A pair of heavy duty hedgecutting attachments to fit a Doosan tracklaying digger won the top award in the farm inventions competition at this year’s Suffolk Show at Ipswich.
One of the attachments is a flail-type cutting head with chain link protective curtains, and the other is a circular saw designed to cut branches up to 61cm thick.
They were built in Derek Keeble’s workshop at Blaxhall, Woodbridge, Suffolk, for his contracting business, and as well as making the attachments he also had to modify the hydraulic system on the digger, adding extra double-acting hydraulic services, boosting the pump capacity and providing extra electronic controls.
Benefits of using the big tracklaying digger for hedgecutting include reduced soil compaction in soft ground conditions.
There is plenty of power available and the reach and height are much greater than tractor-mounted equipment, Mr Keeble explained.
Mr Keeble won the New Equipment class in the competition, where the runner-up was Alan Coleman of Haddiscoe, Norfolk, with a bale handling grab for a telescopic loader.
It can load or stack three of the biggest Hesston straw bales arranged either vertically or horizontally, and it will also pick up nine round straw bales.
Making the handler for last year’s harvest took an estimated 70 hours, says Mr Coleman, using mainly recycled components, including a pair of hydraulic rams from a large manure grab.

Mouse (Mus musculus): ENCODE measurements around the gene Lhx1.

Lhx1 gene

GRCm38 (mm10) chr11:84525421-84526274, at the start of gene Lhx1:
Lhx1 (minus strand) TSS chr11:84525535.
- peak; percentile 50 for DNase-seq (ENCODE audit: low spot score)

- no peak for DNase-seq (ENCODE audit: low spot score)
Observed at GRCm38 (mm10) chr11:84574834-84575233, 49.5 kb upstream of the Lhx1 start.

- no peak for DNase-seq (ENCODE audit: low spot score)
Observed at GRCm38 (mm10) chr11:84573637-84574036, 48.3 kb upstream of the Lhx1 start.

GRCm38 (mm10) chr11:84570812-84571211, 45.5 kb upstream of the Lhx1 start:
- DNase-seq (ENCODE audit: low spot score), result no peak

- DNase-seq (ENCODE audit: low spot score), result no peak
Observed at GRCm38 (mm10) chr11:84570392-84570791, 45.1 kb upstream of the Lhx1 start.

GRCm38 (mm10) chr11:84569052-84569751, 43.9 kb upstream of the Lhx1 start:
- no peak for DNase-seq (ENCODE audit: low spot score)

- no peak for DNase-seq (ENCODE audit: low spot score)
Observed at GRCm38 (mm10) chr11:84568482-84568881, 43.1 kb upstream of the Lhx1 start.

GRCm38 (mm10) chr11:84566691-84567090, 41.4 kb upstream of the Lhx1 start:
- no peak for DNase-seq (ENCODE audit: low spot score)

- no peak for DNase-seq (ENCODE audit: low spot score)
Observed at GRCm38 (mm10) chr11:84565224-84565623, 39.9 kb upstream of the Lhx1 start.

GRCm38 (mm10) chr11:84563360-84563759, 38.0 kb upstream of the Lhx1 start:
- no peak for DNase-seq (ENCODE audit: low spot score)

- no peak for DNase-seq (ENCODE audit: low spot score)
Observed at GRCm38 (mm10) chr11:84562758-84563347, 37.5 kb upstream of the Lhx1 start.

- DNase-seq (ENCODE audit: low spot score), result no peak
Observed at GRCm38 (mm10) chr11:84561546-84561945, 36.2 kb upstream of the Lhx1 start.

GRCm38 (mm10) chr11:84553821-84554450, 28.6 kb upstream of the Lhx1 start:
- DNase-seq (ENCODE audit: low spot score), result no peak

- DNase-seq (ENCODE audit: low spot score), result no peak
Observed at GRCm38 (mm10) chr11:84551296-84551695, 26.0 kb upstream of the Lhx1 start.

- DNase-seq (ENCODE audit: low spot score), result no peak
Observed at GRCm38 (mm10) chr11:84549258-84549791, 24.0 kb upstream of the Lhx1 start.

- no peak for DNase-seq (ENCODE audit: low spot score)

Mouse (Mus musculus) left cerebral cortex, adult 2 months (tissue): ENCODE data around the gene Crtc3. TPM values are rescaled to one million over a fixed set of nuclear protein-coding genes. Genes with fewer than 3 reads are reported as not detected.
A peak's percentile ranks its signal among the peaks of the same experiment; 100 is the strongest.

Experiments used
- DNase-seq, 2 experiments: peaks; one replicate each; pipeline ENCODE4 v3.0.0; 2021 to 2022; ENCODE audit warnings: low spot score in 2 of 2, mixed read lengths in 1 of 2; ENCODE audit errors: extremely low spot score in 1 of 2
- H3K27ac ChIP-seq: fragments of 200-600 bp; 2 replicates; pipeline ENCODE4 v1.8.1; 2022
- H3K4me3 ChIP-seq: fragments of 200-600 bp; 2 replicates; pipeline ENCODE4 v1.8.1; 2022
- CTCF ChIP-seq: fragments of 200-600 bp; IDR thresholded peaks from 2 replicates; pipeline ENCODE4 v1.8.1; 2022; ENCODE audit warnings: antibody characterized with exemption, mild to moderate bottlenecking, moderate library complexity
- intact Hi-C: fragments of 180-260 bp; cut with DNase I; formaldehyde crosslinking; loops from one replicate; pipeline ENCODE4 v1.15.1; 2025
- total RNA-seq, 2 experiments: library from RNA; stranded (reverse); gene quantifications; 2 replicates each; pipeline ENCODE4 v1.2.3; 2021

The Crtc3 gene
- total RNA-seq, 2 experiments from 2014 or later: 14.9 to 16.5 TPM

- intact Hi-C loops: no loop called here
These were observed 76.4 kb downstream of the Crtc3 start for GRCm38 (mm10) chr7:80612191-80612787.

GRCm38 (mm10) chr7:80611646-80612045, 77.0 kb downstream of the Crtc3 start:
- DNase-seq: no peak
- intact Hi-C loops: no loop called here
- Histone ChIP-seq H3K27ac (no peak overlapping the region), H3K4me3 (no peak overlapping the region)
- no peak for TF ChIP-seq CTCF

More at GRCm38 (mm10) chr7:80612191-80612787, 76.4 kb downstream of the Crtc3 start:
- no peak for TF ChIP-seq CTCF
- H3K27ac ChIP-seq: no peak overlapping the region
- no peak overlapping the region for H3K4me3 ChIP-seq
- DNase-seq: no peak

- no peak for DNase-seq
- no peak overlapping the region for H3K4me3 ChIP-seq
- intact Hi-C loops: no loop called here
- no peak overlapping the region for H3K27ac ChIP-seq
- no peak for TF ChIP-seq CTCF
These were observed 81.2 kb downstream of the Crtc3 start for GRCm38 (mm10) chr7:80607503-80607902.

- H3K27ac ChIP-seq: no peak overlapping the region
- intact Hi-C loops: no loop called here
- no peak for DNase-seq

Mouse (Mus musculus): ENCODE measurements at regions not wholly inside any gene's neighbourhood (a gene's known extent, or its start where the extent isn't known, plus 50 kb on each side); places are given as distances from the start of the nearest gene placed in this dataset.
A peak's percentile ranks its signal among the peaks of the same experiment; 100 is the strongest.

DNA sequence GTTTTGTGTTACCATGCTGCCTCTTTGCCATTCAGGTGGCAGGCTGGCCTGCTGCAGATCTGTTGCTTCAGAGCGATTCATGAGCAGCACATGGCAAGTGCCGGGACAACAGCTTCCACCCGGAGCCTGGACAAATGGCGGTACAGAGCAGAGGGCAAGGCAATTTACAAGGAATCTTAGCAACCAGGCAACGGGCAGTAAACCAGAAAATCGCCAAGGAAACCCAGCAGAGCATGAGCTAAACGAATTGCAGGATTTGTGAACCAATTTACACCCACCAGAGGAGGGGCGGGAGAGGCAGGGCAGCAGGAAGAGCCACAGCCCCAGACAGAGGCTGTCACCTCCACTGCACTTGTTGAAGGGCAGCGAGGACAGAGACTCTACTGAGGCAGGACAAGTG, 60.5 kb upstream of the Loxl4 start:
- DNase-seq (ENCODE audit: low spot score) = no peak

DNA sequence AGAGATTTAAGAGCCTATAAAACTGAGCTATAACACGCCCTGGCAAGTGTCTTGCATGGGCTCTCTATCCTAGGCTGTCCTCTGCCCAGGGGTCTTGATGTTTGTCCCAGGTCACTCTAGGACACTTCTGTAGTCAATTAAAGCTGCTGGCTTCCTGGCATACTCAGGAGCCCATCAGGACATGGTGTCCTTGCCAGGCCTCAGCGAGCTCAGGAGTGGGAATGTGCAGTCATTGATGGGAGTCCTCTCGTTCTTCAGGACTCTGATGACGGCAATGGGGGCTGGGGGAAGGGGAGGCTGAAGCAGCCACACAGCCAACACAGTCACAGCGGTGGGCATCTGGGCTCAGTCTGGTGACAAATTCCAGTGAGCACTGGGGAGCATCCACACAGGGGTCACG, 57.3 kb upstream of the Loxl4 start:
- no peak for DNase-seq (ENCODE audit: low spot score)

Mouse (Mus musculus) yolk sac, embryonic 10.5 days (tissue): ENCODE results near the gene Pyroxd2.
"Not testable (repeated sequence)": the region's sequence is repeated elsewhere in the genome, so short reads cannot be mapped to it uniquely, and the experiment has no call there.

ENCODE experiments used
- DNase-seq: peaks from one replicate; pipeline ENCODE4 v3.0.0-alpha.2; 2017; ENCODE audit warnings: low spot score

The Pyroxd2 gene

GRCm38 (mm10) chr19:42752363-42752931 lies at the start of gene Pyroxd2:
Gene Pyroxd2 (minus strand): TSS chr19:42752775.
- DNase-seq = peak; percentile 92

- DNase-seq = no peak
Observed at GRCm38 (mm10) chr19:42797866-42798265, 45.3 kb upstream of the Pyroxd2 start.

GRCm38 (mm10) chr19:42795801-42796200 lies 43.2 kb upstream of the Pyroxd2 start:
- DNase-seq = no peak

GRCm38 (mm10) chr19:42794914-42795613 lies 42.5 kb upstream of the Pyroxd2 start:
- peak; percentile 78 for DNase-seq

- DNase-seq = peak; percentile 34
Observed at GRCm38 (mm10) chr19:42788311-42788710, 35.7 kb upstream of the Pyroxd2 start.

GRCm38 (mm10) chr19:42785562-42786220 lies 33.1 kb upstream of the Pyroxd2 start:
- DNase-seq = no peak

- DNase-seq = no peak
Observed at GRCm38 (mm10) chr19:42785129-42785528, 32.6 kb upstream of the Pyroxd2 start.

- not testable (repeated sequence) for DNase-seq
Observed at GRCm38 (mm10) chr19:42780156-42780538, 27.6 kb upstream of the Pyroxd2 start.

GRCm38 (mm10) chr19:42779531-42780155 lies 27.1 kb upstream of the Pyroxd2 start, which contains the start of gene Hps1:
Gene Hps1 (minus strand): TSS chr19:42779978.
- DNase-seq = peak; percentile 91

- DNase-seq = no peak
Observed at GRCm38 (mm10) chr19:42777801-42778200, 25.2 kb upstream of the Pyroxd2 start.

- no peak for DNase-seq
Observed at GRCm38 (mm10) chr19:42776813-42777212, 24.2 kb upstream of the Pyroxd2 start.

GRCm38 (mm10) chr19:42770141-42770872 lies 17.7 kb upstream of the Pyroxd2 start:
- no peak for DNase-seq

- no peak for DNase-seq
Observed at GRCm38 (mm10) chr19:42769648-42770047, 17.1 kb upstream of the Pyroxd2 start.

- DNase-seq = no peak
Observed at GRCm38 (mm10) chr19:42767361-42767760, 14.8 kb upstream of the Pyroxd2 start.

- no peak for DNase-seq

Third prize winner was Stephen March from Colchester, Essex, who designed a stillage for loader or linkage mounting to move or store pen and race sections for cattle handling.
The stillage, excluding the pen sections, cost about £135 for parts, including a new treadplate to form the base, and also galvanising the metal. The result can be handled by one person and is less than 3m wide for road travel.
The winner of the Modifications class was Kenneth Hutchinson, a contractor from Wickhambrook, Newmarket, Suffolk. His idea was adding a hinged rubber flap to the front opening of the flail cutting head for his McConnel hedgecutter.
With two- and three-year-old growth increasingly important in his contract work, he uses the flail head with the flap fully open to cope with the larger material, but the flap is lowered to restrict the opening for roadside cutting or working in sensitive areas such as horse paddocks.
Robert Foster won the Gadgets category with a soil and stone sweeping attachment for a tractor-mounted mower.
It was built at his Red Barn Farm, Badingham, Woodbridge, to clear stones and lumps of soil left on grassed headlands when cultivating arable fields, and it can also clear gravel and other debris while mowing amenity grass areas including the strips beside gravel driveways.
Runner-up in the gadgets category was Charlie Coe of Great Wenham, Colchester, Essex, who showed his home-made revival kit for young lambs suffering from hypothermia.
He recycled two 80kg capacity mineral lick containers made of easily cleaned and disinfected plastic, and cut a hole near the base of one of them.
Warm air from an electric heater fan blows through the hole into the bottom of the container and then rises through a slatted floor into the second container which contains the lamb.
Air blown into the buckets should be about 45C, and when the body temperature of the lamb reaches 37C, it can be returned to its mother.